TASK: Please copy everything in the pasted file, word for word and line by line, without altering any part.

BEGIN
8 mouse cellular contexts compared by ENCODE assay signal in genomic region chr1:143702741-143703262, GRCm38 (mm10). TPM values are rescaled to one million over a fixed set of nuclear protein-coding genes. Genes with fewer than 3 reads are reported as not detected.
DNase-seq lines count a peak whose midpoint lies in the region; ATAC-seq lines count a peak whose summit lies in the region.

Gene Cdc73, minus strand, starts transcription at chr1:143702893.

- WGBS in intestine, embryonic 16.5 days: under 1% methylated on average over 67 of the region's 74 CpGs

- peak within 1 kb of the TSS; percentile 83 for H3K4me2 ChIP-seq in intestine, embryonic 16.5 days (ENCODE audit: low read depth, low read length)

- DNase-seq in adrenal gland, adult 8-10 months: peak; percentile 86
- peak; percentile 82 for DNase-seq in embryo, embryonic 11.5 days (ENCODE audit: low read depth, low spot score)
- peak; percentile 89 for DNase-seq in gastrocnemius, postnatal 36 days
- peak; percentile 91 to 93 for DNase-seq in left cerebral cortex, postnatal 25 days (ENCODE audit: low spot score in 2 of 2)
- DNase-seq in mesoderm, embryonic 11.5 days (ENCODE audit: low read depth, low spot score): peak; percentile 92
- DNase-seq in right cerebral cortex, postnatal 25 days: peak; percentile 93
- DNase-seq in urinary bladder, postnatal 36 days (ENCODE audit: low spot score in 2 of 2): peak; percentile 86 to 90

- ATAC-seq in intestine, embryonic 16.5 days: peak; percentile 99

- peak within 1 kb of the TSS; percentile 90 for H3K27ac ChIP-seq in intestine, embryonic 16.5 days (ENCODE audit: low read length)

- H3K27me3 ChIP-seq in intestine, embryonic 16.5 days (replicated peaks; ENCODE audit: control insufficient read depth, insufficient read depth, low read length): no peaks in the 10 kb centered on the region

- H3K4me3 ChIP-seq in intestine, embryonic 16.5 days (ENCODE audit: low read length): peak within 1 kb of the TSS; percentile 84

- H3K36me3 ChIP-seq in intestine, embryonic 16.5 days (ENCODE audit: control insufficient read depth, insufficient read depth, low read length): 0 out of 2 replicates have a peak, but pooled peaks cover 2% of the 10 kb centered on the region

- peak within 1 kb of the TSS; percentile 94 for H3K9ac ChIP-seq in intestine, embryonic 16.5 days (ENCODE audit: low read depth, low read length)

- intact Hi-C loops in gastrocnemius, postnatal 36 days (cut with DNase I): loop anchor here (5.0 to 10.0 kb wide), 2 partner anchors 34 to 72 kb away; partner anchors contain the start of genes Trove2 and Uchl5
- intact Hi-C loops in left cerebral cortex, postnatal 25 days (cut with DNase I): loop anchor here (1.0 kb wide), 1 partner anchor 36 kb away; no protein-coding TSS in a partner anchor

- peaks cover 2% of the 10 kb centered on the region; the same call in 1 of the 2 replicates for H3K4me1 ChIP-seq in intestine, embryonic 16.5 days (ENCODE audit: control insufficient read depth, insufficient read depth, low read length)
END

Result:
8 mouse cellular contexts compared by ENCODE assay signal in genomic region chr1:143702741-143703262, GRCm38 (mm10). TPM values are rescaled to one million over a fixed set of nuclear protein-coding genes. Genes with fewer than 3 reads are reported as not detected.
DNase-seq lines count a peak whose midpoint lies in the region; ATAC-seq lines count a peak whose summit lies in the region.

Gene Cdc73, minus strand, starts transcription at chr1:143702893.

- WGBS in intestine, embryonic 16.5 days: under 1% methylated on average over 67 of the region's 74 CpGs

- peak within 1 kb of the TSS; percentile 83 for H3K4me2 ChIP-seq in intestine, embryonic 16.5 days (ENCODE audit: low read depth, low read length)

- DNase-seq in adrenal gland, adult 8-10 months: peak; percentile 86
- peak; percentile 82 for DNase-seq in embryo, embryonic 11.5 days (ENCODE audit: low read depth, low spot score)
- peak; percentile 89 for DNase-seq in gastrocnemius, postnatal 36 days
- peak; percentile 91 to 93 for DNase-seq in left cerebral cortex, postnatal 25 days (ENCODE audit: low spot score in 2 of 2)
- DNase-seq in mesoderm, embryonic 11.5 days (ENCODE audit: low read depth, low spot score): peak; percentile 92
- DNase-seq in right cerebral cortex, postnatal 25 days: peak; percentile 93
- DNase-seq in urinary bladder, postnatal 36 days (ENCODE audit: low spot score in 2 of 2): peak; percentile 86 to 90

- ATAC-seq in intestine, embryonic 16.5 days: peak; percentile 99

- peak within 1 kb of the TSS; percentile 90 for H3K27ac ChIP-seq in intestine, embryonic 16.5 days (ENCODE audit: low read length)

- H3K27me3 ChIP-seq in intestine, embryonic 16.5 days (replicated peaks; ENCODE audit: control insufficient read depth, insufficient read depth, low read length): no peaks in the 10 kb centered on the region

- H3K4me3 ChIP-seq in intestine, embryonic 16.5 days (ENCODE audit: low read length): peak within 1 kb of the TSS; percentile 84

- H3K36me3 ChIP-seq in intestine, embryonic 16.5 days (ENCODE audit: control insufficient read depth, insufficient read depth, low read length): 0 out of 2 replicates have a peak, but pooled peaks cover 2% of the 10 kb centered on the region

- peak within 1 kb of the TSS; percentile 94 for H3K9ac ChIP-seq in intestine, embryonic 16.5 days (ENCODE audit: low read depth, low read length)

- intact Hi-C loops in gastrocnemius, postnatal 36 days (cut with DNase I): loop anchor here (5.0 to 10.0 kb wide), 2 partner anchors 34 to 72 kb away; partner anchors contain the start of genes Trove2 and Uchl5
- intact Hi-C loops in left cerebral cortex, postnatal 25 days (cut with DNase I): loop anchor here (1.0 kb wide), 1 partner anchor 36 kb away; no protein-coding TSS in a partner anchor

- peaks cover 2% of the 10 kb centered on the region; the same call in 1 of the 2 replicates for H3K4me1 ChIP-seq in intestine, embryonic 16.5 days (ENCODE audit: control insufficient read depth, insufficient read depth, low read length)